A critic review (source NY Times) can be read at: http://nyti.ms/2stZBsC.
“Memoirs of a Polar Bear” hums with beautiful strangeness. Look at the animals we are. Look at us searching for love, for meaning, for our own true forms.
A critic review (source Kirkus) can be read at: http://bit.ly/2stq9uc.
Her penetrating irony and deadpan surrealism fray our notions of home and combine to deliver another offbeat tale. An absorbing work from a fascinating mind.
The book is rated 3.47/5 at goodreads.com, from 389 ratings. See 76 reader reviews at: http://bit.ly/2tMzMbd.
Book description from Google Books:
The Memoirs of a Polar Bear stars three generations of talented writers and performers—who happen to be polar bears The Memoirs of a Polar Bear has in spades what Rivka Galchen hailed in the New Yorker as “Yoko Tawada’s magnificent strangeness”—Tawada is an author like no other. Three generations (grandmother, mother, son) of polar bears are famous as both circus performers and writers in East Germany: they are polar bears who move in human society, stars of the ring and of the literary world. In chapter one, the grandmother matriarch in the Soviet Union accidentally writes a bestselling autobiography. In chapter two, Tosca, her daughter (born in Canada, where her mother had emigrated) moves to the DDR and takes a job in the circus. Her son—the last of their line—is Knut, born in chapter three in a Leipzig zoo but raised by a human keeper in relatively happy circumstances in the Berlin zoo, until his keeper, Matthias, is taken away… Happy or sad, each bear writes a story, enjoying both celebrity and “the intimacy of being alone with my pen.”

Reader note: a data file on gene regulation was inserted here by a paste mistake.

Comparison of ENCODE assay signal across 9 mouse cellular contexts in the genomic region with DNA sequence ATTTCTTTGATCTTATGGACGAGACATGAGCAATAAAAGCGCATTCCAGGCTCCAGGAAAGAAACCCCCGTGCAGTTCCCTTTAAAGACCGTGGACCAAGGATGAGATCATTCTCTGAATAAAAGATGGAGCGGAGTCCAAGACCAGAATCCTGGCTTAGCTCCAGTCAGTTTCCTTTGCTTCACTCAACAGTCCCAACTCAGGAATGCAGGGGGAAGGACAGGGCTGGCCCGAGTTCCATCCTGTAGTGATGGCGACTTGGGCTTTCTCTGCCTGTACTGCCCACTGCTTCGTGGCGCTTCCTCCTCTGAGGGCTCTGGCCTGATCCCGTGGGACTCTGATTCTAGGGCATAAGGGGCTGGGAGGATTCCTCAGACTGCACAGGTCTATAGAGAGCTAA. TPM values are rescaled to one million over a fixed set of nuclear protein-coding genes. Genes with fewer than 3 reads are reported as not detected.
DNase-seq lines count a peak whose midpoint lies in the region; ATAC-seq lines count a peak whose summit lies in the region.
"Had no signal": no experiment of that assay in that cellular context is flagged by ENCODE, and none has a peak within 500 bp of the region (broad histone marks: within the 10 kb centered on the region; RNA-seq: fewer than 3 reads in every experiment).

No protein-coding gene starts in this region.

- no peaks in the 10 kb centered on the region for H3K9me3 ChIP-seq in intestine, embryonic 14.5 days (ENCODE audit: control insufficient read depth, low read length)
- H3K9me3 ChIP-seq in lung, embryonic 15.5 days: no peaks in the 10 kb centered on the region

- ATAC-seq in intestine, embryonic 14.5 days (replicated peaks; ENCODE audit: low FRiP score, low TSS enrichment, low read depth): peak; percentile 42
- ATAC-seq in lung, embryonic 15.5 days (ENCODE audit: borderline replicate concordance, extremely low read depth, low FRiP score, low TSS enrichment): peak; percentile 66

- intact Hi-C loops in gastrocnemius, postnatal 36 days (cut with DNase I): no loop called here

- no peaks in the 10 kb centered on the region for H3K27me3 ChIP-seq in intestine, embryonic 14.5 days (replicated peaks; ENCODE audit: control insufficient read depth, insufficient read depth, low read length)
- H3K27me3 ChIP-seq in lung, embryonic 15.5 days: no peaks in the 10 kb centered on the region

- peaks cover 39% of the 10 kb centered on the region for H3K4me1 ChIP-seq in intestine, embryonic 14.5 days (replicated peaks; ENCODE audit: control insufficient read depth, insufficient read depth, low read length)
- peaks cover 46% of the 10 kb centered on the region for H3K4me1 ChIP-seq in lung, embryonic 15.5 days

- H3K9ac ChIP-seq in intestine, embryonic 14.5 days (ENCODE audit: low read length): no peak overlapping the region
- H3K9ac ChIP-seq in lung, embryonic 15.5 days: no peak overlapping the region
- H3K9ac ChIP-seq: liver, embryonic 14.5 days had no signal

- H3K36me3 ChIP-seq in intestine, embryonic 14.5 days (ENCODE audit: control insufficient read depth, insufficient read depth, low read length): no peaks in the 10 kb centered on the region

Preview from Google Books:
Buy it or see reader reviews on amazon.com at: http://amzn.to/2tMORtr.